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University of Nebraska Press
The following review appeared in the September 2015 issue of CHOICE. The review is for your internal use only. Please review our Permission and Reprints Guidelines or email email@example.com.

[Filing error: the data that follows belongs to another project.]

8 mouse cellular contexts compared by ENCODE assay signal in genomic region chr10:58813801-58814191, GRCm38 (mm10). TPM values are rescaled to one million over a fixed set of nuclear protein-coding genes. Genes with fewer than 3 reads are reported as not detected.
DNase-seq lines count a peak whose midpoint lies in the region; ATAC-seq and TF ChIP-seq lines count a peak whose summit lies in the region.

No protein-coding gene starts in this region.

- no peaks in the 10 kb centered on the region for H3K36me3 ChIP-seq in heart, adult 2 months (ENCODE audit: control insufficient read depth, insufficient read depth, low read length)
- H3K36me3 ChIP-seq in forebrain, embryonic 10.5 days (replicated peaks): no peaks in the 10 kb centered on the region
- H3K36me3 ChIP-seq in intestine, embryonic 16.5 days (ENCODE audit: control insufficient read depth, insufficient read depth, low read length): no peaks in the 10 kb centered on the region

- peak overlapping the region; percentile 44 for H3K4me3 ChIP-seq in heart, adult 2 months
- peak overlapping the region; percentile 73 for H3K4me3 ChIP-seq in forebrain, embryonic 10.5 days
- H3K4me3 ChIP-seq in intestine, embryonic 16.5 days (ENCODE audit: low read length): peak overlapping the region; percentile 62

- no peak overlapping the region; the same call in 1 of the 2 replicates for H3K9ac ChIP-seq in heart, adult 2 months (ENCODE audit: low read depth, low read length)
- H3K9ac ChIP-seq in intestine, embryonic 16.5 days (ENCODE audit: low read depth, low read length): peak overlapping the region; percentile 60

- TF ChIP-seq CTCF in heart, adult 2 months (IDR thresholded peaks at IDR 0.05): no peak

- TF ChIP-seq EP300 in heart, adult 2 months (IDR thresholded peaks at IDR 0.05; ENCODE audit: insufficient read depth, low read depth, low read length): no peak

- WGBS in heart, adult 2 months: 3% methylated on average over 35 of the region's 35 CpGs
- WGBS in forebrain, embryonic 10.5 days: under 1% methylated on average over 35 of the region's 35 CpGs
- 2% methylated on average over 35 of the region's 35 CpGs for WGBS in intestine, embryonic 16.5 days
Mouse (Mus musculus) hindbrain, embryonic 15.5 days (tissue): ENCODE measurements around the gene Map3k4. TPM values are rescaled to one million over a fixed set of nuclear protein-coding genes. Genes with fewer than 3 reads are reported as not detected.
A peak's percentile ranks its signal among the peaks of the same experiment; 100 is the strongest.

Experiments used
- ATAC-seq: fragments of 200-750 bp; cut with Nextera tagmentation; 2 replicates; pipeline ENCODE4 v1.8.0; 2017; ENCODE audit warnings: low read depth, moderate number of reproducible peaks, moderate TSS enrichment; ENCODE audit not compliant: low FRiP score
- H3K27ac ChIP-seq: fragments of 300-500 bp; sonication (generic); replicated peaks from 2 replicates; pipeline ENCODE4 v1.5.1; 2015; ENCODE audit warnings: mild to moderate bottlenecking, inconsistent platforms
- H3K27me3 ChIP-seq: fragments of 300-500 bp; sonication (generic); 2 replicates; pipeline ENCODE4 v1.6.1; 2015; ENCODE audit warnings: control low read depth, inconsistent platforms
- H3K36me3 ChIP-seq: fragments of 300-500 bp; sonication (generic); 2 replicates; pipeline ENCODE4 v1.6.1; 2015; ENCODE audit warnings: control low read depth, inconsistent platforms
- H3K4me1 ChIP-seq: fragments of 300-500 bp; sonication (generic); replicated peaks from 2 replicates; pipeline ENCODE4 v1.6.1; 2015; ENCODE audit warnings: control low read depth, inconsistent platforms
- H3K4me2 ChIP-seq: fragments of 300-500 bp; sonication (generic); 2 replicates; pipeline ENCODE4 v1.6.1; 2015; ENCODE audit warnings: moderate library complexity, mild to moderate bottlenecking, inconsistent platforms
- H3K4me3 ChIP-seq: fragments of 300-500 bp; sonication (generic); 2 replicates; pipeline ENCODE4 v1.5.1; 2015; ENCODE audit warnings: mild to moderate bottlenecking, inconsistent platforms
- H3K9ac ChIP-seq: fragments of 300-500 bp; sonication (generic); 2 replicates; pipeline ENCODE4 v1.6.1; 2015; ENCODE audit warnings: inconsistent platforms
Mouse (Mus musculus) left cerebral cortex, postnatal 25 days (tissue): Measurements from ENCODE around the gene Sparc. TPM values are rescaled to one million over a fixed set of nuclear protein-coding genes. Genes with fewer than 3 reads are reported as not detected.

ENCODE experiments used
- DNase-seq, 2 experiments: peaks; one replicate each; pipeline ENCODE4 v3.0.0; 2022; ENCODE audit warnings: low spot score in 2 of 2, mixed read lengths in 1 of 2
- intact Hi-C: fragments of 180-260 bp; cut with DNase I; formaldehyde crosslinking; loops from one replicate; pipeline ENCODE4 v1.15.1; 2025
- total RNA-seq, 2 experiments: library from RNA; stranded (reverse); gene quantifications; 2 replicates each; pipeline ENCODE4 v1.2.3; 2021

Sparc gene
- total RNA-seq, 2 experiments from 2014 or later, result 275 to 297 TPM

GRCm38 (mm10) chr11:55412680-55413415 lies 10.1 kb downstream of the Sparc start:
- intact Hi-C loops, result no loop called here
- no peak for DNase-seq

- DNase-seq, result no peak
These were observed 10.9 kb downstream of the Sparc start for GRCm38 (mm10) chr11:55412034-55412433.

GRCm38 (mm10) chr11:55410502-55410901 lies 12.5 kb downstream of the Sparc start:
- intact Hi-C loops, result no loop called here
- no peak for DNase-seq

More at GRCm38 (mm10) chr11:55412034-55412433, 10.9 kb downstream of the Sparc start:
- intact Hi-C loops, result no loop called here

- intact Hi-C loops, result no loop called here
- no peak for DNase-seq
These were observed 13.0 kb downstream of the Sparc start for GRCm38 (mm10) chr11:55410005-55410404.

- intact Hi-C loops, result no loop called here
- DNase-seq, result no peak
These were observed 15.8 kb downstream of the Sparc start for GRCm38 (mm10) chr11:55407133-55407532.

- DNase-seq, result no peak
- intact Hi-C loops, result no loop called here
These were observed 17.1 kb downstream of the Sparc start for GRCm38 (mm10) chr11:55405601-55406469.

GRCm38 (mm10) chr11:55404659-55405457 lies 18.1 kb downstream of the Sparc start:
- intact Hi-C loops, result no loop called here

The why rather than the how of practicing Judaism is the central focus that draws together this collection of literary essays by Green (director, Rabbinical School of Hebrew College), celebrating the scholarship and rabbinic leadership of this major pioneer, mover, and broker of Jewish spiritual renewal. In 16 republished essays and one original chapter (on the compassionate Berdichever Rebbe, R. Levi Yizhak, and miracles), Green engages with the intricacies of Kabbalah, Hasidic masters, classical sources, and contemporary Jewish theology to portray an exciting portal to experiencing inward spirituality notably missing in the “civil religion” of many American Jews. Green’s credo of “Neo-Hasidic” principles and commentary weaves through sacred texts, Hasidic mores, halachic jurisdiction, and extra-halachic sources to touch on teachings and teachers of Jewish mysticism and theology. The book's teaching objective is ultimately equalitarian Torah learning and living nurtured in Jewish mysticism and theology; Green affirms that discovering meaningful spirituality is the heart of the matter of becoming, being, and remaining a Jew. Though some may question whether Green’s neo-Hasidic approach can persuade 21st-century rationalist Jews to live non-pretentiously radical Judaism, there is no doubt as to the author’s optimism and sincerity. The evidence is in the reading.--Z. Garber, Los Angeles Valley College